As to your serious question Sue, the permaculture link discusses this

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    2. I've just been sprinkling fish, blood and bone fertiliser and have to admit it looked a bit too much like a cemetery

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    3. if your fertiliser has been fortified by some potash - as it usually is - it will be beneficial.

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  2. Going to grass that border now, right mess. Thanks for your help.

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  3. Is that a compliment or an insult? Is the going to grass bit a reference about you asking me where to get grass seed or was that for the bonfire on the lawn?
    Sorry I was rude,some people will do anything for publicity!

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    1. insult.
      grass seed orignally for bonfire patch, will be handy for border now too.
      youve never apologised for being rude before, now is no time to start

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  4. Thank you for all this information Roger. It is most useful. Our garden has shallow soil over bedrock. The soil is good but there is too little of it. However we are in the middle of a forest and meadows that are returning to forest so there is all the wood one might want. I have a huge brush pile I am now thinking of raiding it and bury some of it in selected spots in the garden. I have already started something similar. Last fall I made a big pile of bark (off our firewood) and put soil in between each layer and on top. The idea was to retrieve the nice soil when it had broken down. After reading your post, I realize I should simply have dug a trench in the vegetable garden and left the bark there to break down. That is what I will do this year.
    The most amazing fertilizing I have ever seen was in B.C. You must have seen documentaries on salmons coming to spawn and dying. Lorne's parent had access to as many dead salmons as they wanted. They would bury them in the garden. The raspberries were huge.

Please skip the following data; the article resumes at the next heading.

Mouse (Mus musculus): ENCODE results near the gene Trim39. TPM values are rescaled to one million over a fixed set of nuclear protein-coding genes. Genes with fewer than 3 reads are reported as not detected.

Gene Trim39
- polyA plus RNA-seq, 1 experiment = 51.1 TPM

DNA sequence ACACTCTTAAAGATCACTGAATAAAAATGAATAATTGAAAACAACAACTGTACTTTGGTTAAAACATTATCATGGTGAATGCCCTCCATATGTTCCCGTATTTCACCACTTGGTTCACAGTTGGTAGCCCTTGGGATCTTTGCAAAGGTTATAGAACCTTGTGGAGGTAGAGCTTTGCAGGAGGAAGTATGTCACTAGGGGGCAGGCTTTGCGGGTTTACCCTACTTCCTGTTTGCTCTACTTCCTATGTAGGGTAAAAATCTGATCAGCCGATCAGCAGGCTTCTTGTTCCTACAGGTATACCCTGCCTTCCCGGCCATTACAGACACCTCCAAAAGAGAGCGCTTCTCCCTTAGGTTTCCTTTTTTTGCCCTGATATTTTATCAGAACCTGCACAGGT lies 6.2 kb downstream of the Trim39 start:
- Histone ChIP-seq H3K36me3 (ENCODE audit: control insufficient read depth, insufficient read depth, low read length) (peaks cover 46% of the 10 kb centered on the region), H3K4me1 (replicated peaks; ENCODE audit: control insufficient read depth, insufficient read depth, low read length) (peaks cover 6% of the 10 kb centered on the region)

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    1. It sounds ideal for you Alain. I have read reservations expressed when wood is buried in water-logged conditions in Winter that it will not be aerobic and decay will slow. I think you have written about your own winter wet.
      It was a reservation asked as a question rather than by an exponent and I see no problem if decay which is virtually none existent in winter cold anyway is interrupted. Sounds to me if your soil is elevated by buried wood above a high water table it is just what you need.

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  5. I will try it in a couple of vegetable beds and we will see how it does. The water table is very high in winter but I don't mind if the breakdown is slower. Anyhow it might not be as slow as that since the bed rock is close and warmth comes out of the bedrock (I know that because in the fields around, where bedrock comes to the surface, no snow ever accumulates and in the garden, all winter, there is a good foot or more of snow insulating the soil. Apparently, in our climate under a foot or so of snow, soil temperature remains at around + 1 C even if it can be -20 C above the snow.

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    1. Thats very useful for less hardy plants. I presume there is geothermal energy in your bedrock

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  6. Old landscaper's trick, bury any organic matter no matter how big it may be, its cheaper than removing it from site and is not detrimental to the soil as long it does not interfere with the drainage. The brash can be burned and then the ashes also buried and the resultant excess soil is easily spread around.

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    1. I think you are an old landscaper yourself Rick! (but younger than me)

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    2. pstt...Don't tell anyone Rick but I used to dig holes and rake my client's weeds into them...

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  7. If the soil isn't productive, adding compost is a wonderful resolution. To do this, get hold of the bottom from that the vegetable patch planting ought to be created, up to 5 feet deep. extra service the world with compost up to four feet and canopy it with high soil.